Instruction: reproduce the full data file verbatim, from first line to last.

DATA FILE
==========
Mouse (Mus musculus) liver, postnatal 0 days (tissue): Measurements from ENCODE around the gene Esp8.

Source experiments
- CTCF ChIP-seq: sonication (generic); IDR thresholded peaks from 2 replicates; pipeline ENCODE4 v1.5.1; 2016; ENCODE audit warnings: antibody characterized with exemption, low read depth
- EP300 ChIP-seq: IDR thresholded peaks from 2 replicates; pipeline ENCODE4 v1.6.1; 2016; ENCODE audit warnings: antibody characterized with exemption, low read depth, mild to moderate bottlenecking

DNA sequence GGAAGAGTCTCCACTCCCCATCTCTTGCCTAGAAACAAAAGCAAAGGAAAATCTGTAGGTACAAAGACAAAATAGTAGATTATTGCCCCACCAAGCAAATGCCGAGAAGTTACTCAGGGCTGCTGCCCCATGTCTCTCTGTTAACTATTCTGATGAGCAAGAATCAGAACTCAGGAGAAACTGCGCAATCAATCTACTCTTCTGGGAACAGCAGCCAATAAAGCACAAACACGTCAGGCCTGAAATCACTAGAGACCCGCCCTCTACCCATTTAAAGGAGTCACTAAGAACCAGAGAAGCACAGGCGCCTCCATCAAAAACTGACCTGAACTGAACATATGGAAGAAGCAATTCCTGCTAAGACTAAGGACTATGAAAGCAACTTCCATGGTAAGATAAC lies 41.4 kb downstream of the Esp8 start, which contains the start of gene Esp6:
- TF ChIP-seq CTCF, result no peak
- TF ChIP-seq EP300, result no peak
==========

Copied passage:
Mouse (Mus musculus) liver, postnatal 0 days (tissue): Measurements from ENCODE around the gene Esp8.

Source experiments
- CTCF ChIP-seq: sonication (generic); IDR thresholded peaks from 2 replicates; pipeline ENCODE4 v1.5.1; 2016; ENCODE audit warnings: antibody characterized with exemption, low read depth
- EP300 ChIP-seq: IDR thresholded peaks from 2 replicates; pipeline ENCODE4 v1.6.1; 2016; ENCODE audit warnings: antibody characterized with exemption, low read depth, mild to moderate bottlenecking

DNA sequence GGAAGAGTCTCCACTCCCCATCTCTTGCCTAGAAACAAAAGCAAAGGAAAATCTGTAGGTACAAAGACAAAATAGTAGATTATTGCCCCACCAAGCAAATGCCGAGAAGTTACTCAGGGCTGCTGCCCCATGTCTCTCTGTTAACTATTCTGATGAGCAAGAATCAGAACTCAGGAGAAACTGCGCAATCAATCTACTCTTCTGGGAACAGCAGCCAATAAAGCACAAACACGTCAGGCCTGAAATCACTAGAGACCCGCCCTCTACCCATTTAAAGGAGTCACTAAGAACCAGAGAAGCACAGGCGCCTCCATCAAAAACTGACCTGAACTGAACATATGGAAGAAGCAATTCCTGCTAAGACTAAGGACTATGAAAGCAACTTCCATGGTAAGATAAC lies 41.4 kb downstream of the Esp8 start, which contains the start of gene Esp6:
- TF ChIP-seq CTCF, result no peak
- TF ChIP-seq EP300, result no peak